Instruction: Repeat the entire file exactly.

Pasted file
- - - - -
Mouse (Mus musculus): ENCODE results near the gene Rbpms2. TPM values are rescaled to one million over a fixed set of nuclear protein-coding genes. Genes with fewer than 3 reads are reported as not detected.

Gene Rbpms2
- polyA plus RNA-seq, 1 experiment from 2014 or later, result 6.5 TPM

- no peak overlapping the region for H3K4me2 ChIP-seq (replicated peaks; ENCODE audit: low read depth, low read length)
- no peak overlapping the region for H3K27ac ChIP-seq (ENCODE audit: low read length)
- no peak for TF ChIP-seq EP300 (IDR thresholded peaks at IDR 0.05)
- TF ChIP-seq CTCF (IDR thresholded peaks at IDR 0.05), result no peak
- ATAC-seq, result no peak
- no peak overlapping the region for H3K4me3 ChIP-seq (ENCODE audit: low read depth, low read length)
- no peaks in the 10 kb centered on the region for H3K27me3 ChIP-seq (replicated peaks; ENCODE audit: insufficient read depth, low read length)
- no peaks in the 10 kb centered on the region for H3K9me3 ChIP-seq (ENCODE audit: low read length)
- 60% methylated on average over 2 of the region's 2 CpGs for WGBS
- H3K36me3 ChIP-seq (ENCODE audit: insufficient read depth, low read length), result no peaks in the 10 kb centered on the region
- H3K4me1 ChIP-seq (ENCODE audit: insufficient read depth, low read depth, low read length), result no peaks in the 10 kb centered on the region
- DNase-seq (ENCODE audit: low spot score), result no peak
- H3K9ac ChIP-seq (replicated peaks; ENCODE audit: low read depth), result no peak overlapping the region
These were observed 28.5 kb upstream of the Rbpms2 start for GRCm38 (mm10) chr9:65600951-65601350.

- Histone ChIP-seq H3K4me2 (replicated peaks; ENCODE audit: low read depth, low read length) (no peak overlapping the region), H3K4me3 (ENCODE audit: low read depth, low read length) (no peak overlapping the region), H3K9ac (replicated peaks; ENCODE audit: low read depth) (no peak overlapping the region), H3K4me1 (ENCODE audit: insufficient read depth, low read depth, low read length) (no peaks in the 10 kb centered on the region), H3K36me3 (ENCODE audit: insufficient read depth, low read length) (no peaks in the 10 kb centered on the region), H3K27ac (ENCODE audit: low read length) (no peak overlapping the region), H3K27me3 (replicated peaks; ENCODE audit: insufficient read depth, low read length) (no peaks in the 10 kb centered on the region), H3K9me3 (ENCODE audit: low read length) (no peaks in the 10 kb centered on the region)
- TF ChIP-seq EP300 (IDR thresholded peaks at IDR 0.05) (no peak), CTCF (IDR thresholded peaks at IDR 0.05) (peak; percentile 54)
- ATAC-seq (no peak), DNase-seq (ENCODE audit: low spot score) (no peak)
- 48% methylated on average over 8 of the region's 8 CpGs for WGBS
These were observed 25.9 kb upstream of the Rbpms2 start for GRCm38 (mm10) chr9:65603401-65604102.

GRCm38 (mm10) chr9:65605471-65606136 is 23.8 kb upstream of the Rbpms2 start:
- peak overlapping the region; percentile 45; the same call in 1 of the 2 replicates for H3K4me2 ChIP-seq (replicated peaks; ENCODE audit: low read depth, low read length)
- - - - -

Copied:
Mouse (Mus musculus): ENCODE results near the gene Rbpms2. TPM values are rescaled to one million over a fixed set of nuclear protein-coding genes. Genes with fewer than 3 reads are reported as not detected.

Gene Rbpms2
- polyA plus RNA-seq, 1 experiment from 2014 or later, result 6.5 TPM

- no peak overlapping the region for H3K4me2 ChIP-seq (replicated peaks; ENCODE audit: low read depth, low read length)
- no peak overlapping the region for H3K27ac ChIP-seq (ENCODE audit: low read length)
- no peak for TF ChIP-seq EP300 (IDR thresholded peaks at IDR 0.05)
- TF ChIP-seq CTCF (IDR thresholded peaks at IDR 0.05), result no peak
- ATAC-seq, result no peak
- no peak overlapping the region for H3K4me3 ChIP-seq (ENCODE audit: low read depth, low read length)
- no peaks in the 10 kb centered on the region for H3K27me3 ChIP-seq (replicated peaks; ENCODE audit: insufficient read depth, low read length)
- no peaks in the 10 kb centered on the region for H3K9me3 ChIP-seq (ENCODE audit: low read length)
- 60% methylated on average over 2 of the region's 2 CpGs for WGBS
- H3K36me3 ChIP-seq (ENCODE audit: insufficient read depth, low read length), result no peaks in the 10 kb centered on the region
- H3K4me1 ChIP-seq (ENCODE audit: insufficient read depth, low read depth, low read length), result no peaks in the 10 kb centered on the region
- DNase-seq (ENCODE audit: low spot score), result no peak
- H3K9ac ChIP-seq (replicated peaks; ENCODE audit: low read depth), result no peak overlapping the region
These were observed 28.5 kb upstream of the Rbpms2 start for GRCm38 (mm10) chr9:65600951-65601350.

- Histone ChIP-seq H3K4me2 (replicated peaks; ENCODE audit: low read depth, low read length) (no peak overlapping the region), H3K4me3 (ENCODE audit: low read depth, low read length) (no peak overlapping the region), H3K9ac (replicated peaks; ENCODE audit: low read depth) (no peak overlapping the region), H3K4me1 (ENCODE audit: insufficient read depth, low read depth, low read length) (no peaks in the 10 kb centered on the region), H3K36me3 (ENCODE audit: insufficient read depth, low read length) (no peaks in the 10 kb centered on the region), H3K27ac (ENCODE audit: low read length) (no peak overlapping the region), H3K27me3 (replicated peaks; ENCODE audit: insufficient read depth, low read length) (no peaks in the 10 kb centered on the region), H3K9me3 (ENCODE audit: low read length) (no peaks in the 10 kb centered on the region)
- TF ChIP-seq EP300 (IDR thresholded peaks at IDR 0.05) (no peak), CTCF (IDR thresholded peaks at IDR 0.05) (peak; percentile 54)
- ATAC-seq (no peak), DNase-seq (ENCODE audit: low spot score) (no peak)
- 48% methylated on average over 8 of the region's 8 CpGs for WGBS
These were observed 25.9 kb upstream of the Rbpms2 start for GRCm38 (mm10) chr9:65603401-65604102.

GRCm38 (mm10) chr9:65605471-65606136 is 23.8 kb upstream of the Rbpms2 start:
- peak overlapping the region; percentile 45; the same call in 1 of the 2 replicates for H3K4me2 ChIP-seq (replicated peaks; ENCODE audit: low read depth, low read length)